Take a Break For Recovery

When you hit burnout, you become numb to the world; it’s difficult to feel joy and gratitude, which is what keeps you fueled in the face of challenges. So recovery means getting adequate rest and reestablishing joy to your life.

While recovering do things that make you happy, rather than things that lead to a sense of achievement. The former feeds your soul and the latter your ego. Also, get an accountability partner to encourage you to follow your impulses and do what makes you feel alive.

@keving

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Self Improvement

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Reevaluate Your Course

We all have patterns of thought, feeling and behavior that don’t serve us. These patterns are so dominant that we arch ourselves to continue on, even when running on empty, but recover can only start after we stop them.

Ask yourself if your goal is unreachable, why you’re afraid of not reaching it and what would happen if you gave up. Share your answers with someone who has your best interest at heart, as a reality check and listen carefully to what they have to say. You are likely to find out you have options and that failure is not the end.

Rewiring your brain, new neural pathways are formed to replace old habits of thinking. This phase is critical, because thoughts lead to emotions, which lead to behavior. To do that:

  • Keep a daily journal or meditate. Notice the repeating thoughts, especially the ones that feel heavy and make you anxious.
  • Daily, at the end of the day, list 10 things you’re grateful for. Gratitude can quickly shift your internal world.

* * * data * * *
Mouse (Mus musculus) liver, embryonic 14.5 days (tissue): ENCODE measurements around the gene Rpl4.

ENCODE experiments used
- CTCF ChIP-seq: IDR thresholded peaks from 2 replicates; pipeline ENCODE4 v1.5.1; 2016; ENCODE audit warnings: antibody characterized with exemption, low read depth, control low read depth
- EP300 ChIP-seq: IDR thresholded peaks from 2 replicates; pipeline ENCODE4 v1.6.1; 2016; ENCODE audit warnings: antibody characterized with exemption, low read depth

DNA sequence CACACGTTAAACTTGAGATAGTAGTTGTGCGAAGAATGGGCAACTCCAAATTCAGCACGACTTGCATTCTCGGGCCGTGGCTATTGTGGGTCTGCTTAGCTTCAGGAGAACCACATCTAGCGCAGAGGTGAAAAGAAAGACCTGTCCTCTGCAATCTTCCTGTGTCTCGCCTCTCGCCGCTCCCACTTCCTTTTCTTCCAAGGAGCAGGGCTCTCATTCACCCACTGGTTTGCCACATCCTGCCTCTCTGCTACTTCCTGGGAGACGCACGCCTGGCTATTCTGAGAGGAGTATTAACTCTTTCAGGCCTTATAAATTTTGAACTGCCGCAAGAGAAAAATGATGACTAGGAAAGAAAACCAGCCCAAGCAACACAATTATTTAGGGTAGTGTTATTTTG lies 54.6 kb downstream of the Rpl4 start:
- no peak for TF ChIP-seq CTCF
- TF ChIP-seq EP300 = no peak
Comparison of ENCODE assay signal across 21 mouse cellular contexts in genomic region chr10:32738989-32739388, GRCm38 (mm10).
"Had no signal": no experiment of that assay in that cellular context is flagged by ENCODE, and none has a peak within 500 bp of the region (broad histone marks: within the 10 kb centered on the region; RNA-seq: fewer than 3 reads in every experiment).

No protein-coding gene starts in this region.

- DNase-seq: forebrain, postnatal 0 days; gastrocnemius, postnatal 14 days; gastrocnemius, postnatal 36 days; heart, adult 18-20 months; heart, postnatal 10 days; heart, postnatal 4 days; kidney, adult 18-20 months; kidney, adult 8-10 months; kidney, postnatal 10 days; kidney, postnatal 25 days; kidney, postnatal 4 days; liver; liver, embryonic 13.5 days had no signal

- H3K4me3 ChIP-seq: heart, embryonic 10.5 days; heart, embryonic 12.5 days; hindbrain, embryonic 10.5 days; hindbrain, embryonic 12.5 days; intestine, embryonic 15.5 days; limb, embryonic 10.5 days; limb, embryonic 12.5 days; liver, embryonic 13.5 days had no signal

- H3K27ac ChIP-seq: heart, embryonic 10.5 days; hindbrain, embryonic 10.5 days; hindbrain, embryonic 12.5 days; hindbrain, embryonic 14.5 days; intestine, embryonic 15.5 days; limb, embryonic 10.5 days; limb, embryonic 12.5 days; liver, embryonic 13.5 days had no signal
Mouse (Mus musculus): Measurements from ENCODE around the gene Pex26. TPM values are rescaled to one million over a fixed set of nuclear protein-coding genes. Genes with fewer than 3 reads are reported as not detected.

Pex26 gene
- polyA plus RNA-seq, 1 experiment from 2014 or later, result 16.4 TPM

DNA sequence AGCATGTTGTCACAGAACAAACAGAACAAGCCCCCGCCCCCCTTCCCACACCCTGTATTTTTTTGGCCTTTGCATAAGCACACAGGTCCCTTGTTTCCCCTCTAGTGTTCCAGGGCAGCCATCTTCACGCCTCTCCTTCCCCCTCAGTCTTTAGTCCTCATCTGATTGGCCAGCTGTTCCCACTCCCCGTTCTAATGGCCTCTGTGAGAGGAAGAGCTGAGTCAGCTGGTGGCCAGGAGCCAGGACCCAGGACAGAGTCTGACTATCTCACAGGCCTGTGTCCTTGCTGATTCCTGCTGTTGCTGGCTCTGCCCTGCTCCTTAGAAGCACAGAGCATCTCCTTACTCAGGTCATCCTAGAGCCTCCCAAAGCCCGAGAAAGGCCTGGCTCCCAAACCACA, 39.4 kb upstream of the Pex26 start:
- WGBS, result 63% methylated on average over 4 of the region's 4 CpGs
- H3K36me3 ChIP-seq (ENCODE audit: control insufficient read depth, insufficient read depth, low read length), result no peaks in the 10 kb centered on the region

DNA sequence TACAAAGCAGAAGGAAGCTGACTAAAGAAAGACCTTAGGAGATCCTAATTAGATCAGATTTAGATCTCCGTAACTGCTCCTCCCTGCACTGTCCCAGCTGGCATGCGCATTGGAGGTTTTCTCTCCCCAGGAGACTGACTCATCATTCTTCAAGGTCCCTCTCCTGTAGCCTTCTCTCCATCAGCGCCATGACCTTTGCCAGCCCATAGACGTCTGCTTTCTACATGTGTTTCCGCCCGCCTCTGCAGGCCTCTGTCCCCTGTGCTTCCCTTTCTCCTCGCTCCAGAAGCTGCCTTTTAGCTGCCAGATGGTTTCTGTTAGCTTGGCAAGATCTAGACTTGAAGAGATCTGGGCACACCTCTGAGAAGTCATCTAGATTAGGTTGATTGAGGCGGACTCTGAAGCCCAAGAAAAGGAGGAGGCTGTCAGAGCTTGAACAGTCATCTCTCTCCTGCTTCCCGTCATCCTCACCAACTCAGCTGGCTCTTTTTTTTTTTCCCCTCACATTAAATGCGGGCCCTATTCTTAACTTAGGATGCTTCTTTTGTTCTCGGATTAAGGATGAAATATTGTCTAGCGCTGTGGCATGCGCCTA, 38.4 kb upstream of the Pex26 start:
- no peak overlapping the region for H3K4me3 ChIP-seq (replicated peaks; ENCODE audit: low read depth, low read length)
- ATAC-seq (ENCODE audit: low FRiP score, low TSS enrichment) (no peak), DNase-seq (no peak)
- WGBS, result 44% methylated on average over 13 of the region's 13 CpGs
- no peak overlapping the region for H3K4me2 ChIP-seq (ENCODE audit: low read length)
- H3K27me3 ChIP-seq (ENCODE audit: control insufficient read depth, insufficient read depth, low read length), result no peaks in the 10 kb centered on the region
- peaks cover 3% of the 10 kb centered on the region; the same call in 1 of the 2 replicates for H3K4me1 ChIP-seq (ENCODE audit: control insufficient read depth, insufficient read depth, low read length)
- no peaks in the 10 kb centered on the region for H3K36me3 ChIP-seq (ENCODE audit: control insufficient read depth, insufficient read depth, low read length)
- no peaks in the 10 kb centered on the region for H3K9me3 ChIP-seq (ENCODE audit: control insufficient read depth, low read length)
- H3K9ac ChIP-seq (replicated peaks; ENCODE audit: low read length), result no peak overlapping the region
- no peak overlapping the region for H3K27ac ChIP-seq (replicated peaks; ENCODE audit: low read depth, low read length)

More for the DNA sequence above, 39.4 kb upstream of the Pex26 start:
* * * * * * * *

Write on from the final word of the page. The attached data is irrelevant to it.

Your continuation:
• Let go of your victim story. Remind yourself that you no longer want to be a victim.
  • Choose and test your beliefs daily.
  • Believe in something bigger than yourself. Faith in a higher power can be the antidote to two symptoms of burnout — helplessness and hopelessness.

After taking a break, reevaluating your course and rewiring your brain, it’s time to restructure your work life. To do that:

  • If you are looking to make a career change, read on the topic and seek advice from those with more experience.
  • If you are building a business or looking for a job, anchor your motivation for the work you want to do. Tell the story of how you got good at what you do and use this in your LinkedIn profile or your About Me page on your website.
  • Work with a pro to help you reach your goals for Phase 4. Ask friends or colleagues for recommendations.

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How to overcome burnout
  • Prioritise Nourishment.  Get quality rest, eat food that will fuel your body's recovery, exercise gently, get fresh air and also nourish your heart.
  • Acknowledge Your Part.  Face the real reasons you burned out.
  • Build Some Guide Rails.  Establish new boundaries. It's about knowing the difference between the things you’re willing to go the extra mile for when life demands it, and the things that mean enough to you for you to enforce your boundaries.

  • Don’t Do it Alone. You don't need to do everything yourself. It’s okay to seek support.

  • Give a Damn. Sometimes, being in a bad place can be the perfect opportunity to make some new choices.

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IDEA

Work on the right things, even if you are doing it imperfectly. As long as you are working on the right things, your skill and knowledge will compound, and one day the output will become better.

Focus on the process rather than the output. Don't worry about perfection.

If you don't have a plan when the New Year's glow has worn off in a few months, you will stop doing whatever you promised to do. 

To force yourself to stick to a budget:

  • Write down everything you spend.
  • Add it up at the end of every week.
  • Submit a report to help keep you accountable.

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